For the third time in four years and fifth in seven, Stevenson and Salisbury will meet in the NCAA Division III tournament. The No. 7 Mustangs (16-4) will host the No. 8 Sea Gulls (16-4) in a second-round game at 7 p.m. Saturday.
The teams have faced off every year since 2007 and three times in 2009, 2010 and 2012, so there's a heightened sense of familiarity between the two sides.
"We know each other so well," Stevenson coach Paul Cantabene said Thursday. "So there are going to be no surprises. We know what they're going to do, and they have a really good idea of what we're going to do. It really comes down to who's going to make more tough plays. When you're put in a position to make a play, you've got to make it. It's going to be hard to score goals. So you're going to have to make a really good play in order to score. Both goalies are playing well. We both have two good faceoff guys, two good defenses, a good set of midfielders. It's going to be a tough game. I think we know each other so well that it's going to be interesting. … It's going to be a close game."
Added Salisbury coach Jim Berkman: "We definitely know who their guys are, and they know who we are. They know how we play, and we know how they play. Now you've got to go out there and get it done."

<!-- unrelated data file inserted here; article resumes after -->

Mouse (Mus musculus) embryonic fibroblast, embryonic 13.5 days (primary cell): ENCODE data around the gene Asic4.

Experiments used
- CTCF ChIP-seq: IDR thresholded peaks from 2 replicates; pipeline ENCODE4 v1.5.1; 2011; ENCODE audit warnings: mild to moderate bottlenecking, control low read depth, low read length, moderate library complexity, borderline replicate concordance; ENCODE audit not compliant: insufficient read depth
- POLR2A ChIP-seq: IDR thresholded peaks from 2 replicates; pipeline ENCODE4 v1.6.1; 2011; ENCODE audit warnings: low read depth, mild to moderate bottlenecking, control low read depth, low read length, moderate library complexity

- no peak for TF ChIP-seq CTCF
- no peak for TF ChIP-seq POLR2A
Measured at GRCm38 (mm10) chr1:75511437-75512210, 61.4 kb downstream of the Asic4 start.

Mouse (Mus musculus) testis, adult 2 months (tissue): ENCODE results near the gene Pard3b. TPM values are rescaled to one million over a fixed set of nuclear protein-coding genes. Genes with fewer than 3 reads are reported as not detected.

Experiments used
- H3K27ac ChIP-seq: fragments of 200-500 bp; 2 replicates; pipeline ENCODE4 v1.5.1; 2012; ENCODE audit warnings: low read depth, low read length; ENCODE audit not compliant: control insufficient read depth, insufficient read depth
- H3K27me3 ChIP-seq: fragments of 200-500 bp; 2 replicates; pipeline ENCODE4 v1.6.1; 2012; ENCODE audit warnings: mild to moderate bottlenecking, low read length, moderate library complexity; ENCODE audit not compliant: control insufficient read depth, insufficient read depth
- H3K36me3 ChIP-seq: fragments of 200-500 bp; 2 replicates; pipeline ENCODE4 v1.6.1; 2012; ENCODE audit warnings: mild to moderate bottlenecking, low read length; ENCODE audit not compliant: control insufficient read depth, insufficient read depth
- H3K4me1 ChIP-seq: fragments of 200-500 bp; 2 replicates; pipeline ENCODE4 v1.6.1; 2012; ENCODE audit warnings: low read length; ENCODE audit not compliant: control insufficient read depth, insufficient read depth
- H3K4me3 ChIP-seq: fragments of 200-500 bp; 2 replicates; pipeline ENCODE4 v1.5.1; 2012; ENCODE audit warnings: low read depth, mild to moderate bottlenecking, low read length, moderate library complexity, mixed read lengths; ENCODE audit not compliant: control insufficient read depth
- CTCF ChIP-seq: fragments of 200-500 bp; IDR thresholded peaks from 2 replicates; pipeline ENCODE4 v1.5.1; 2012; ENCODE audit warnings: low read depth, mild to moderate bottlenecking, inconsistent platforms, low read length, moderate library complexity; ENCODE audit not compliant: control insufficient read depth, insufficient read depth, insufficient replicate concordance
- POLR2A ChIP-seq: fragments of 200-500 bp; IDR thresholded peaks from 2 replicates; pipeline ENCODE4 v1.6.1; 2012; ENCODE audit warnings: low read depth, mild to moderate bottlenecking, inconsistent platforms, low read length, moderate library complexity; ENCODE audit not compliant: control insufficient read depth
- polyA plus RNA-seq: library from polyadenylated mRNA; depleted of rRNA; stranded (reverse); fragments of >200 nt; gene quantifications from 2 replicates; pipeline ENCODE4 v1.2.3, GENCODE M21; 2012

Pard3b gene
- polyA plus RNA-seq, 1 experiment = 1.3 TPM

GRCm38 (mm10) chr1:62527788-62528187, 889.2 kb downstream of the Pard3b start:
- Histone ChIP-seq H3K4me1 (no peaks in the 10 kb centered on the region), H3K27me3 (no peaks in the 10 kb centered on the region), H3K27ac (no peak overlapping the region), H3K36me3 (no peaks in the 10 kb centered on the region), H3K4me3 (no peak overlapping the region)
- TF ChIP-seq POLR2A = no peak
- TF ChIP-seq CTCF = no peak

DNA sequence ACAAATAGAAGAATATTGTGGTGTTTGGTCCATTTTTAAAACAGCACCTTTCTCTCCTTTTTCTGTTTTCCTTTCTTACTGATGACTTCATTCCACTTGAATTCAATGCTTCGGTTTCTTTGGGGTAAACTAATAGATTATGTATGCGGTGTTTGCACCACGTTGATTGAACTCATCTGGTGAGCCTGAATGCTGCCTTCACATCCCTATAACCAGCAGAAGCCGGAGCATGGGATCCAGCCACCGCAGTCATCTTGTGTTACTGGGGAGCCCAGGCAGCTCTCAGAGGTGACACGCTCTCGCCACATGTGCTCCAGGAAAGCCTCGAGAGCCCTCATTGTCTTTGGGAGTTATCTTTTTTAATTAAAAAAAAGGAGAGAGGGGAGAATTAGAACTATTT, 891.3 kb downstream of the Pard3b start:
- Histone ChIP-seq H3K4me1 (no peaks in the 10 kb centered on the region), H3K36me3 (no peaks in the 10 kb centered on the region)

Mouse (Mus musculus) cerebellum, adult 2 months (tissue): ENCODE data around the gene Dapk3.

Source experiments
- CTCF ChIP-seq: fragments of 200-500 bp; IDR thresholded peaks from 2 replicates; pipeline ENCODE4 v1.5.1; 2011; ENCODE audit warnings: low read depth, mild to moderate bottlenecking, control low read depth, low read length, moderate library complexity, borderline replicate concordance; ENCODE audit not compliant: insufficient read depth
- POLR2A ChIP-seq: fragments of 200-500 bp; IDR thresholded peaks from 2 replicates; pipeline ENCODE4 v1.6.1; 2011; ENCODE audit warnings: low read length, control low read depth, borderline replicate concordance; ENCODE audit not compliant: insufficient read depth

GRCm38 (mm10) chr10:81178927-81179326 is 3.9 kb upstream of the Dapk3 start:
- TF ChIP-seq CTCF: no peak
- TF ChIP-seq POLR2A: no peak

The rivals have split four meetings in the NCAA tournament. The Sea Gulls advanced to the title game in 2010 and 2012 after bouncing the Mustangs in the national semifinals. Stevenson defeated Salisbury in the quarterfinals in 2009 and the semifinals in 2013. Curiously, the team that won in the NCAA tournament dropped the regular-season meeting. That would appear to bode well for the Sea Gulls, who lost in overtime, 9-8, March 25.
"I don't think the earlier loss has anything to do with it," Berkman said. "We know what's at stake. It's moving forward to winning a national championship and getting to the quarterfinals. That's our motivation."
Cantabene agreed, arguing that the rivalry is what drives players and coaches on both teams.
"We're always motivated to play each other," he said. "That's why kids want to go to Salisbury and want to come to Stevenson. They want to play in this game. It's a huge game and a huge rivalry, and I don't think whoever won the first game is going to be more motivated in the second game. I don't think the records really matter. It's just two good teams going out to compete against each other, and you know both teams are going to be ready to go."